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Title: Edward Young as dramatist : a study of his theory and practice
Author: Roberts, J. Graeme
Awarding Body: University of Aberdeen
Current Institution: University of Aberdeen
Date of Award: 1971
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Abstract:
The chief aim of this thesis is to set Young's dramatic work in its critical and theatrical context, and to refute the view that his tragedies were the back work of an ignorant and incompetent blunderer. Chapter 1 sets out to show that Young was widely esteemed as a tragic dramatist in the eighteenth and early nineteenth centuries, particularly or account of The Revenge, which eventually became a stock play in the repartoires of the theatres of London and Dublin and helped to establish the reputations of a number of distinguished actors. It also provides a brief account of the demoralised condition of the English stage and the difficulties that a new dramatist had to face at the time of Young's theatrical debut. Chapter 2 examines Young's critical writings, especially An Epistle to Lord Lansdown and Conjectures on Original Composition, for the important light that they throw on the development of his ideas about the nature and function of tragedy. It argues-that Young was one of the very first to appreciate the implications of Shaftesbury's doctrine of the natural affections for the theory and practice of tragedy, and shows how Young ultimately came to value the cultivation of emotion in drama primarily for its own sake rather than for any putative more1 benefits it might bring After a brief analysis of Young's "epic tragedy," The Force of Religion, Chapter 3 proceeds to examine of the praotical consequences of Young's affective view of drama, namely, his readiness to sacrifice consiatenoy of character, impression, and tone for the sake of immediate theatrical or emotional effect. It claims that Busiris is radically flawed, since, in his eagernss to satisfy as many dramatic tastes as possible. Young: has divided the spectator's interest among three heroes, each of whom enshrines a different conception of tragedy - the moral, the sentimental, and the heroic. It also illustrates Young's intimate knowledge of contemporary theatrical conventions, fashions, and conditions, as. well as his obvious familiarity with the various rhetorical and histrionic devices for registering and arousing the passions. Evidence of Young's ability to learn from theatrical experience and hostile criticism is provided at the beginning of Chapter 4 by a comparison of Busiris and The Revenge, which suggest that Young was no longer content to produce a series of discrete dramatic and emotional crises at the expense of unity of total effect, and by an analysis of the most important differences between the printed text of The Revenge and the Chandos manuscript, which seems to indicate that Young made a conscious effort to tone down the verbal extravagances of his second play. The main concern of this chapter, however, is to consider the nature and extent of Young's debt to Othello. This debt, it is suggested, is much lees extensive than has been generally recognised, since it is the differences rather than the similarities between the two tragedies that are of primary significance: indeed, the shift of interest end sympathy in Young's play from the victims of the intrigue to the villain alters. the emotional and moral balance of the entire drama. The true relationship between The Revenge and Othello, the chapter concludes, is not so much one of "imitation" as of "emulation." The final chapter begine by considering the tradition that Young's last play was written and rehearsed about thirty years before it was actually produced on the stage. In the course of this discussion, both the accepted date for the original rehearsal of The Brothers and ths reason commonly adduced for its subsequent withdrawn by the author are challenged. The bulk of this chapter, howaver, is devoted to rebutting the allegation that Young's play is little more than a translation of Thomas Corneille's tragedy, Parsee at Demetrius. The Brothers, it concludes, is a good example of the change of taste that took place in the early eighteenth century, as. well as a striking illustration of Young's own dictum that pathos is "the life and soul" of tragedy. An account of the most important differences between the acted and printed versions of this play is given in an Appendix.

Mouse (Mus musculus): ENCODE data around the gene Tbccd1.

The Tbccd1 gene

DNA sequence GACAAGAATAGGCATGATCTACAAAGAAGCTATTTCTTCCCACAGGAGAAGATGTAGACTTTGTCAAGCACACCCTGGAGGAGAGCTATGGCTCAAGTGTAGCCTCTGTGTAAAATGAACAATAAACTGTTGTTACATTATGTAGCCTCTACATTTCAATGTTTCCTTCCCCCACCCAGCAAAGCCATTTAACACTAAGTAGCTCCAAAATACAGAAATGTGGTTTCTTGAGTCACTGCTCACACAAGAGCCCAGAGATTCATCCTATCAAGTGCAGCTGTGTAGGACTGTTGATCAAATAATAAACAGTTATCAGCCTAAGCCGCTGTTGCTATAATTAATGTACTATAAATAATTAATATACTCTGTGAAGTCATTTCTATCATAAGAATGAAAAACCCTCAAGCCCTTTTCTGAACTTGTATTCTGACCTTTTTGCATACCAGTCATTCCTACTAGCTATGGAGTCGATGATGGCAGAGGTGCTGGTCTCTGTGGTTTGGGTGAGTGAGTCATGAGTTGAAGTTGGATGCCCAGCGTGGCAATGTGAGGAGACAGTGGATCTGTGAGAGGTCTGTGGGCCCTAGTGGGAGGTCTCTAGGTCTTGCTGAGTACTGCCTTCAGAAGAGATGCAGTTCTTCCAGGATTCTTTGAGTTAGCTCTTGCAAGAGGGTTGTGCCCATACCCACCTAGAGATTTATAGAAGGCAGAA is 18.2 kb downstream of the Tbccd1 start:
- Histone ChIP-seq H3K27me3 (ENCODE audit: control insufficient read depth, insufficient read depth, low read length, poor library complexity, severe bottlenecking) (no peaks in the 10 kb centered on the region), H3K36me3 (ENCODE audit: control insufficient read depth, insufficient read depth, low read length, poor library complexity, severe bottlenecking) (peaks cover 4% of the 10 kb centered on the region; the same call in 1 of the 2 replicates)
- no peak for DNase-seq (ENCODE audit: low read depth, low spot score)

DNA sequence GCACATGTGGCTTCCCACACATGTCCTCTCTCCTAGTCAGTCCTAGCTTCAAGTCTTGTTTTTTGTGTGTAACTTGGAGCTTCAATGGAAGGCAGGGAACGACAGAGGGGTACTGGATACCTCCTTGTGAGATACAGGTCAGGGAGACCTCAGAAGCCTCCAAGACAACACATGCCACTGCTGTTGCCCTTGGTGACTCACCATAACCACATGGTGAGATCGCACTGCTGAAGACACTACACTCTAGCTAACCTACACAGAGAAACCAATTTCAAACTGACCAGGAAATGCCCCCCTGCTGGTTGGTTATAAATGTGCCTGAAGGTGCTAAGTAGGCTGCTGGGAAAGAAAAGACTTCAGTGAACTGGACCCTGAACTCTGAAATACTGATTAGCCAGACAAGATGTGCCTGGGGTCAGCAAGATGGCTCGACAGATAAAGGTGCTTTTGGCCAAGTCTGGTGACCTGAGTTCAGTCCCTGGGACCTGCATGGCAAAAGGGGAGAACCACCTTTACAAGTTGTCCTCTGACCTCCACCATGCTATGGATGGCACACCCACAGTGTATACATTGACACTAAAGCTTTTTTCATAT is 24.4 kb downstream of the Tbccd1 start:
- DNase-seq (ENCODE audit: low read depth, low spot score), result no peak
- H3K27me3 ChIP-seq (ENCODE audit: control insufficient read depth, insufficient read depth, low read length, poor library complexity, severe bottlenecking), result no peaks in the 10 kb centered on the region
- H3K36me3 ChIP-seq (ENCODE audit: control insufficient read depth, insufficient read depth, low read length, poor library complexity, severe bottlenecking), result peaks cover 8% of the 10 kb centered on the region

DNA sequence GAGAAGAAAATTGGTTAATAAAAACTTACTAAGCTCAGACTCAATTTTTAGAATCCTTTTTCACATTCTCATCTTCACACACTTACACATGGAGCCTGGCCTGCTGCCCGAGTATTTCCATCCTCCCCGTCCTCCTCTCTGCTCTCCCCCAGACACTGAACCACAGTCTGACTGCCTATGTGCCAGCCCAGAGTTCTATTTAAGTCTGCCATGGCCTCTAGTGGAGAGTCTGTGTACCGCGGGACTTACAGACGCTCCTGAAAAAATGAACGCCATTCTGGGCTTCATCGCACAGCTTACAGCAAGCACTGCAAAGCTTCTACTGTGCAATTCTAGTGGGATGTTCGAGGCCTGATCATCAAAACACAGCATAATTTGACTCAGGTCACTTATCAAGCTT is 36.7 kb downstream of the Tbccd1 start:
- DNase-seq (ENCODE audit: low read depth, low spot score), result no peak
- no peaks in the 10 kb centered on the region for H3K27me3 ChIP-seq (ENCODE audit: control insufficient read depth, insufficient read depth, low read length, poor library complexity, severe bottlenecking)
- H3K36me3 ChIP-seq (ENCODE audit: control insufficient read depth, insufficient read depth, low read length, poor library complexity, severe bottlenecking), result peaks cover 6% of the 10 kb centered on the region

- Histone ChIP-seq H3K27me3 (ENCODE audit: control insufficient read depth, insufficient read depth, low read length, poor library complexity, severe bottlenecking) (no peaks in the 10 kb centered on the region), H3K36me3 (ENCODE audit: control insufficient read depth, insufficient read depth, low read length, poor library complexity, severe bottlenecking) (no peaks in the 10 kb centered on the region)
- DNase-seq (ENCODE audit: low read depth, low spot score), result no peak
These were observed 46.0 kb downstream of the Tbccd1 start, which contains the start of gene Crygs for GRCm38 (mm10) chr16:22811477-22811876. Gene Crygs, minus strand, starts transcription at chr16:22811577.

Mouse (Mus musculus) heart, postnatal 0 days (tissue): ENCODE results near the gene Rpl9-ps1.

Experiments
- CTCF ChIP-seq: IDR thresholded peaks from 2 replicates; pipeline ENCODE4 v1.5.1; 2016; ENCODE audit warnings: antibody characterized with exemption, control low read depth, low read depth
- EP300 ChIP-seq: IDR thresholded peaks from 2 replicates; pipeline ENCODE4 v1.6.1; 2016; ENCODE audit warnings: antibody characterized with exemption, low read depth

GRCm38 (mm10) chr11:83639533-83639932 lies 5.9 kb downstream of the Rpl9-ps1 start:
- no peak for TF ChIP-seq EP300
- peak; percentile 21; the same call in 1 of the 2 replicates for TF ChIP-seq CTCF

Supervisor: Not available Sponsor: Not available
Qualification Name: Thesis (Ph.D.) Qualification Level: Doctoral
EThOS ID: uk.bl.ethos.593357  DOI: Not available
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